There are no Ohnimus plates in the earlier Henderson books.
Last edited by Mike Jackson on Fri Apr 09, 2004 7:01 pm, edited 3 times in total.
Mike Jackson / co-administrator
Golden Era Studios
Vintage Ornamental Clip art
Jackson Hole, WY

Photography site:
Teton Images
Jackson Hole photography blog:
Best of the Tetons

Ron Percell
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Post by Ron Percell » Fri Apr 09, 2004 6:48 pm

Mike,
you're killing me with all of the eye candy.

Take a break from a 4x8 and check the posts, now I just want to play with the designs and chip a piece.

Good Stuff!

Mike Jackson
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books

Post by Mike Jackson » Fri Apr 09, 2004 7:32 pm

Hopefully this post won't sound too self-serving, but it's part of the Henderson book history.....

Back when we were still in Oklahoma, I was actively searching for old books. That was way before the Internet, so finding them was generally pretty tough. I created a small business called Carousel Book Search and subscribed to some of the trade magazines, searching for the old books. Obviously, it worked as I bought more than I could afford, especially considering the economic conditions of the state at the time.

I had located an original Henderson's Sign Painter in good shape, then one of the 1905 Signist. Just before we packed up the Jimmy and headed to Vermont to work a few months with Jay Cooke in 1986, I bought 1895 The Modern Sign Writer and Art Ornamenter. It had several of the color plates with the flourishes similar to the green and gold one above. Signs of the Times had used my original books for a couple of previous reprints and I agreed to let them use the group of three. I packaged them up and sent them to ST by Fed-X and Tod Swormstedt received them. The publishers looked them over and began the process of preparing to reprint them.

A month or two into our trip at Jay's, I got a call from Tod. He didn't sound too well. That's when he told me they couldn't find the books. They had disappeared and now one had a clue where they were. I was sick after that, knowing the books were almost unreplaceable. I had never even heard of the last book, much less knew of anyone esle with one. This was in the Spring of 1986 and if you noticed, they didn't reprint it until 1991. They finally found another book to use for the reprint along with the Signist, but never found a copy of The Modern Sign Writer and Art Ornamenter...so it didn't get included in the reprint. Tod had feared a visitor had stuffed them in their briefcase while no one was looking. It was a sensitive subject for a long time. Tod eventually found a replacement Signist for me and I found a beat up Henderson's Sign Painter.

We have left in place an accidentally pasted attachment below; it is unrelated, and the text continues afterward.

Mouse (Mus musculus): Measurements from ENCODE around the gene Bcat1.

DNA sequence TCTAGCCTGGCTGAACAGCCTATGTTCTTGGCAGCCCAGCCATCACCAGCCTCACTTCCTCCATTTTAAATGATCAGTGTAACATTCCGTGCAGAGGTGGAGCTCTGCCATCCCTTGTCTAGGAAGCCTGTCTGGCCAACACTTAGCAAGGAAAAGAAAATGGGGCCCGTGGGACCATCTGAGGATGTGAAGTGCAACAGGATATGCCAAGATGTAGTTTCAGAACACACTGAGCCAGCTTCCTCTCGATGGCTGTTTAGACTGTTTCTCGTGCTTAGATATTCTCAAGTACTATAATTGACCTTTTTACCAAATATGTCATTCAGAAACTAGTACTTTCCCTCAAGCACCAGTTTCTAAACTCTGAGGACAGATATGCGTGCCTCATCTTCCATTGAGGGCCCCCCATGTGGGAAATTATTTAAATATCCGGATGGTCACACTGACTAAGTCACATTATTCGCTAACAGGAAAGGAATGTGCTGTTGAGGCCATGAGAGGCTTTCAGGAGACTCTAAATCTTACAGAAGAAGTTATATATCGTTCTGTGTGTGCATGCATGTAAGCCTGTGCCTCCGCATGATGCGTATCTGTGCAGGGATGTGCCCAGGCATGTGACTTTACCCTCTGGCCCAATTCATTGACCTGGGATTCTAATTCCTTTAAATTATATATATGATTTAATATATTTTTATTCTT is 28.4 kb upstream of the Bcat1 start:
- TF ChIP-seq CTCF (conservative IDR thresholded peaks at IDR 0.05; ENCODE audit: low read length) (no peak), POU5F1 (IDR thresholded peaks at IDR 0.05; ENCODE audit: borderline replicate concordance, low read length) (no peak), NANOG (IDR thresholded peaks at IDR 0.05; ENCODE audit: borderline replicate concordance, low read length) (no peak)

Long after the book was reprinted and I had pretty much written the whole deal off, I got a call from Tod but this time he was much happier. While doing some Spring cleaning, someone cleaned the shelf above the copier. All three books were there, dusty and covered with other papers. Tod Fed-Xd them back to me and they haven't left the house since.

A happy ending with a few heartburns prior.
Mike Jackson / co-administrator
Golden Era Studios
Vintage Ornamental Clip art
Jackson Hole, WY

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Teton Images
Jackson Hole photography blog:
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Jon Harl
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Post by Jon Harl » Sat Apr 10, 2004 2:01 am

What a great story. I'm so glad to hear how honest Tod is. It must have been very hard to call and tell you the books were missing. Plus, it took them quite awhile to clean up. True artists at heart.

Patrick Mackle
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Post by Patrick Mackle » Sat Apr 10, 2004 4:04 am

Uuugg!! Just checked in here from another of those one too many grueling 80HR work weeks.
Aahhh... now receiving a major infusion of whats right in the world. Thank you Mike and everyone. Prepared to do battle once again.
Pat

Kent Smith

Ohnimus Grandson

Post by Kent Smith » Sun Apr 25, 2004 8:17 am

Wow. So great to hear from a family member. Dad was a friend of John's other son, Homer, whom I remember meeting before he died in a train-related accident in '58. I have a copy of John's Obit from the Denver Post, 4 full columns and eulogized as "Painter, Philosopher and Lover of Books". I grew up seeing much of his legacy around the Denver area and here in Greeley, his apprentice was my friend Ted whose work showed a disticnt Ohnimus influence. Dad had some of John's sketches to use in replicating signs for Daniels and Fisher or Gano Downs but they never made it to Greeley. I suspect my uncles who were helping Mom move and saw no value in them as well as many other sign related memorabilia...this was while I was away at college. Anyway, I hope to hear more from or about John, III.